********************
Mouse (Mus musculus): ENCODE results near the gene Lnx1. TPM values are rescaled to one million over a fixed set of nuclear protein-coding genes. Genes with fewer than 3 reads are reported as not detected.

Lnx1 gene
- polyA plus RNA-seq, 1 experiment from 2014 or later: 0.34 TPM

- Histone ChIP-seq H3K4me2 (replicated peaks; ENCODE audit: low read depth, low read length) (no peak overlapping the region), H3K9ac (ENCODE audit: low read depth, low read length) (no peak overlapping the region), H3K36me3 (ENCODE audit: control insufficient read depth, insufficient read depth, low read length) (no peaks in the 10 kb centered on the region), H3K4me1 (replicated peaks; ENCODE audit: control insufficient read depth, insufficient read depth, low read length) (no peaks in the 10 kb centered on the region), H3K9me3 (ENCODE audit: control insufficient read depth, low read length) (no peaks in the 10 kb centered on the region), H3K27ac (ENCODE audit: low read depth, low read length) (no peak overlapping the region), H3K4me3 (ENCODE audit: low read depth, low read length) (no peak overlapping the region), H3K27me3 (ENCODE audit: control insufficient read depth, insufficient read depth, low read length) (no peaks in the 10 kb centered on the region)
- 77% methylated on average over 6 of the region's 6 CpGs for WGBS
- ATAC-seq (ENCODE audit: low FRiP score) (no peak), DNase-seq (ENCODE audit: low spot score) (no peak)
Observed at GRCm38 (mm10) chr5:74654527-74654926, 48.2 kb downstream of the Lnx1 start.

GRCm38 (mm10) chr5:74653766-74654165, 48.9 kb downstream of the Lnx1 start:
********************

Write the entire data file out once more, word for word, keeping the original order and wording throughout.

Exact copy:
Mouse (Mus musculus): ENCODE results near the gene Lnx1. TPM values are rescaled to one million over a fixed set of nuclear protein-coding genes. Genes with fewer than 3 reads are reported as not detected.

Lnx1 gene
- polyA plus RNA-seq, 1 experiment from 2014 or later: 0.34 TPM

- Histone ChIP-seq H3K4me2 (replicated peaks; ENCODE audit: low read depth, low read length) (no peak overlapping the region), H3K9ac (ENCODE audit: low read depth, low read length) (no peak overlapping the region), H3K36me3 (ENCODE audit: control insufficient read depth, insufficient read depth, low read length) (no peaks in the 10 kb centered on the region), H3K4me1 (replicated peaks; ENCODE audit: control insufficient read depth, insufficient read depth, low read length) (no peaks in the 10 kb centered on the region), H3K9me3 (ENCODE audit: control insufficient read depth, low read length) (no peaks in the 10 kb centered on the region), H3K27ac (ENCODE audit: low read depth, low read length) (no peak overlapping the region), H3K4me3 (ENCODE audit: low read depth, low read length) (no peak overlapping the region), H3K27me3 (ENCODE audit: control insufficient read depth, insufficient read depth, low read length) (no peaks in the 10 kb centered on the region)
- 77% methylated on average over 6 of the region's 6 CpGs for WGBS
- ATAC-seq (ENCODE audit: low FRiP score) (no peak), DNase-seq (ENCODE audit: low spot score) (no peak)
Observed at GRCm38 (mm10) chr5:74654527-74654926, 48.2 kb downstream of the Lnx1 start.

GRCm38 (mm10) chr5:74653766-74654165, 48.9 kb downstream of the Lnx1 start: